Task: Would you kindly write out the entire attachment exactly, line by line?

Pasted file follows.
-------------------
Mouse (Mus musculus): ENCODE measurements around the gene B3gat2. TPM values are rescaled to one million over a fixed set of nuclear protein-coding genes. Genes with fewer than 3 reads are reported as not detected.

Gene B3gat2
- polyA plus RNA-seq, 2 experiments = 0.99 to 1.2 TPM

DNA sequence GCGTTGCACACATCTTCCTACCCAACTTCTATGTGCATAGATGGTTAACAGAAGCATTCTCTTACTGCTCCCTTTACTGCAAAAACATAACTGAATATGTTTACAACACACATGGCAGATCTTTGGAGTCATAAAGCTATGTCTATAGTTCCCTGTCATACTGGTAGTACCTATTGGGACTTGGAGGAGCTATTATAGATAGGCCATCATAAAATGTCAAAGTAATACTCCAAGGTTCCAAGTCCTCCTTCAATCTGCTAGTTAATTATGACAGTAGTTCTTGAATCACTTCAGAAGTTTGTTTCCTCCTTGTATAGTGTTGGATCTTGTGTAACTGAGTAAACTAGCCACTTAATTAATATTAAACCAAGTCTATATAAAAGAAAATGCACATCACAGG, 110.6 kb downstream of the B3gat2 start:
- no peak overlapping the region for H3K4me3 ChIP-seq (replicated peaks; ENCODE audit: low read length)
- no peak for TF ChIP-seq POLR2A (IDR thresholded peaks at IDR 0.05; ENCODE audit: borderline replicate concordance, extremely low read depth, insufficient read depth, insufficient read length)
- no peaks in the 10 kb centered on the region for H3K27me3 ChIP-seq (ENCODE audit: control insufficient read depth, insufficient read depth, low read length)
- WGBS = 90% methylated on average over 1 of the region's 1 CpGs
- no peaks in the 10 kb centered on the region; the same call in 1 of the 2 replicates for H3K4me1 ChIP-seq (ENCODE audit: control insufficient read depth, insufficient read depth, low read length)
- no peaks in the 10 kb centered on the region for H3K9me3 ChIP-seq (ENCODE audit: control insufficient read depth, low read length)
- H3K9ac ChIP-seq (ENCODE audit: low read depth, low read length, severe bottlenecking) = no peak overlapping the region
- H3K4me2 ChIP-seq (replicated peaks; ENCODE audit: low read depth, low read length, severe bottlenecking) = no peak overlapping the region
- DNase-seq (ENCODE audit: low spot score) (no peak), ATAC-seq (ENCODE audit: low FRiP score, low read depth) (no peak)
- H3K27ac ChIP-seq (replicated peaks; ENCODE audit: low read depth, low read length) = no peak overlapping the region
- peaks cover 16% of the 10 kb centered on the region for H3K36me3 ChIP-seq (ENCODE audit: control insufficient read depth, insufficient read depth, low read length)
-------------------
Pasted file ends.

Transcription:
Mouse (Mus musculus): ENCODE measurements around the gene B3gat2. TPM values are rescaled to one million over a fixed set of nuclear protein-coding genes. Genes with fewer than 3 reads are reported as not detected.

Gene B3gat2
- polyA plus RNA-seq, 2 experiments = 0.99 to 1.2 TPM

DNA sequence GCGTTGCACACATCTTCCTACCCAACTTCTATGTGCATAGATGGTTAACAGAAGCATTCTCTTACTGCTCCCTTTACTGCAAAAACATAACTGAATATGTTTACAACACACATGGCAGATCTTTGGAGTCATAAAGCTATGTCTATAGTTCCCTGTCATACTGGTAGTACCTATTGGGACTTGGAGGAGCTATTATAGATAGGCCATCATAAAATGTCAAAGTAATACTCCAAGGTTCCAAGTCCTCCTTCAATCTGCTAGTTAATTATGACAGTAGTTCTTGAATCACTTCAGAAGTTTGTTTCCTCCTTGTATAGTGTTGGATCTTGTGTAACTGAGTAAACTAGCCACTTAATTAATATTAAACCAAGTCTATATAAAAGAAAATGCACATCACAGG, 110.6 kb downstream of the B3gat2 start:
- no peak overlapping the region for H3K4me3 ChIP-seq (replicated peaks; ENCODE audit: low read length)
- no peak for TF ChIP-seq POLR2A (IDR thresholded peaks at IDR 0.05; ENCODE audit: borderline replicate concordance, extremely low read depth, insufficient read depth, insufficient read length)
- no peaks in the 10 kb centered on the region for H3K27me3 ChIP-seq (ENCODE audit: control insufficient read depth, insufficient read depth, low read length)
- WGBS = 90% methylated on average over 1 of the region's 1 CpGs
- no peaks in the 10 kb centered on the region; the same call in 1 of the 2 replicates for H3K4me1 ChIP-seq (ENCODE audit: control insufficient read depth, insufficient read depth, low read length)
- no peaks in the 10 kb centered on the region for H3K9me3 ChIP-seq (ENCODE audit: control insufficient read depth, low read length)
- H3K9ac ChIP-seq (ENCODE audit: low read depth, low read length, severe bottlenecking) = no peak overlapping the region
- H3K4me2 ChIP-seq (replicated peaks; ENCODE audit: low read depth, low read length, severe bottlenecking) = no peak overlapping the region
- DNase-seq (ENCODE audit: low spot score) (no peak), ATAC-seq (ENCODE audit: low FRiP score, low read depth) (no peak)
- H3K27ac ChIP-seq (replicated peaks; ENCODE audit: low read depth, low read length) = no peak overlapping the region
- peaks cover 16% of the 10 kb centered on the region for H3K36me3 ChIP-seq (ENCODE audit: control insufficient read depth, insufficient read depth, low read length)